I can’t readily think of instances of collaborative actions between the Nigerian government and the citizens and organizations in the private and nonprofit sectors working together as partners to accelerate innovative, results-oriented, and sustainable solutions to our nation’s social problems. One thing that is not very common—and really needed—in Nigeria is this public-private collaboration.
So what does it take to “accelerate innovative, results-oriented, and sustainable solutions”, using a phrase I borrow from the public innovators’ website?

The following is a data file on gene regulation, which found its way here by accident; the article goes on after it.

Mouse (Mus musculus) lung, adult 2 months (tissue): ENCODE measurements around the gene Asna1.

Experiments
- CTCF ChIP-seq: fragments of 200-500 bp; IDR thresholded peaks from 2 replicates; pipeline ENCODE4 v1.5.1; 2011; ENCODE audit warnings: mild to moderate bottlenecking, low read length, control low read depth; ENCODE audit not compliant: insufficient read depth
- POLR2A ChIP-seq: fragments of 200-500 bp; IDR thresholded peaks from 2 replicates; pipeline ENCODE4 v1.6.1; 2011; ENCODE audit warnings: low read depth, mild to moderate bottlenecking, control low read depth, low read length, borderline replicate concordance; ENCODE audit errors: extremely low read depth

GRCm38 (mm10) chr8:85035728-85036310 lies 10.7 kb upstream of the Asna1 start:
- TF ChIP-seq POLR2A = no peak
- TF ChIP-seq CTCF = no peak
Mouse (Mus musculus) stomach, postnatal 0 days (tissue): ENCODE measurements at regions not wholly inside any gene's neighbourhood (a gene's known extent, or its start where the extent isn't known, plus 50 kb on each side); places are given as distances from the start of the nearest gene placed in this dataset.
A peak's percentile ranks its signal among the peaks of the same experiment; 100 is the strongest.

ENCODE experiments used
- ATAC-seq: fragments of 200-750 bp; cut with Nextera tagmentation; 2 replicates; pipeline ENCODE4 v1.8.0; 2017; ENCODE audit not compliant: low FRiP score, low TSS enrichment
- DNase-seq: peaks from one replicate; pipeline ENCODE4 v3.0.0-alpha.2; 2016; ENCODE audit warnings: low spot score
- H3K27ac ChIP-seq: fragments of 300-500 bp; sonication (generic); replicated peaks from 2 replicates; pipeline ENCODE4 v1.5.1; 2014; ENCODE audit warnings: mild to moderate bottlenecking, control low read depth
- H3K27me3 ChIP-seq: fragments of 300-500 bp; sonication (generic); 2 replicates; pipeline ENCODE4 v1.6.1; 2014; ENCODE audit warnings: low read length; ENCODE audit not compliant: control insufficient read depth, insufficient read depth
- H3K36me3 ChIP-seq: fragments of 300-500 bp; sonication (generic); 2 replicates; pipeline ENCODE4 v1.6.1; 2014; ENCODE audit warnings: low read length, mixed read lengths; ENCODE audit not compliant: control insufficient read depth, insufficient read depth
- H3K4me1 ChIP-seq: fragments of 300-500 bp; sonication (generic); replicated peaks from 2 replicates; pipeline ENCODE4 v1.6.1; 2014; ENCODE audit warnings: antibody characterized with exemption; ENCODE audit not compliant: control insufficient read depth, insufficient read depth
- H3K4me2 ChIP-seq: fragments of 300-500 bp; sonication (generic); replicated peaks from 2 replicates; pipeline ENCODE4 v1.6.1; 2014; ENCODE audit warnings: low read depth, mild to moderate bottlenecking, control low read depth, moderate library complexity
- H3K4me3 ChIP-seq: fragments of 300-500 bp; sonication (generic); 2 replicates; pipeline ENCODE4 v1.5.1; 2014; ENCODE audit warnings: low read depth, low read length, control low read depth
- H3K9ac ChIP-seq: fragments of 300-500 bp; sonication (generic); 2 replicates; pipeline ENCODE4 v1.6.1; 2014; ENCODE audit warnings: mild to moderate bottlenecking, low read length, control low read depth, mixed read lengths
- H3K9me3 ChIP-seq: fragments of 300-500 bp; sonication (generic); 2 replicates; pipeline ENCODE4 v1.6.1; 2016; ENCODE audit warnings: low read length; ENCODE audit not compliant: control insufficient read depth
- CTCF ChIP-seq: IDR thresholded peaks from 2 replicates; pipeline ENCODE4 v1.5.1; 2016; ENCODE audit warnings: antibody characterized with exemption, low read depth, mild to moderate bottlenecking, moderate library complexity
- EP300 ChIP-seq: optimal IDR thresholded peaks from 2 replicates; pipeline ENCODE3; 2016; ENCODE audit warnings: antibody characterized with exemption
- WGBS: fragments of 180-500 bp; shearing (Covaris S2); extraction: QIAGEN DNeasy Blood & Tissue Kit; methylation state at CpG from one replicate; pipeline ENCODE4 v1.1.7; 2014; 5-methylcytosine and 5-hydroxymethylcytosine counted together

First and foremost, those in charge must see themselves as problem-solvers, not politicians, ethnic lords or bureaucrats. Many governors are politicians thick and through, and see problem-solving a secondary assignment and task to be delegated to assistants and commissioners.
A problem–solving mindset brings about a sense of self awareness. A problem-solver would foster an atmosphere of inquisitiveness and seeks opportunities to collaborate and innovate. Among the Nigerian teeming political class, one can name those problem-solvers—there are just a handful of them around.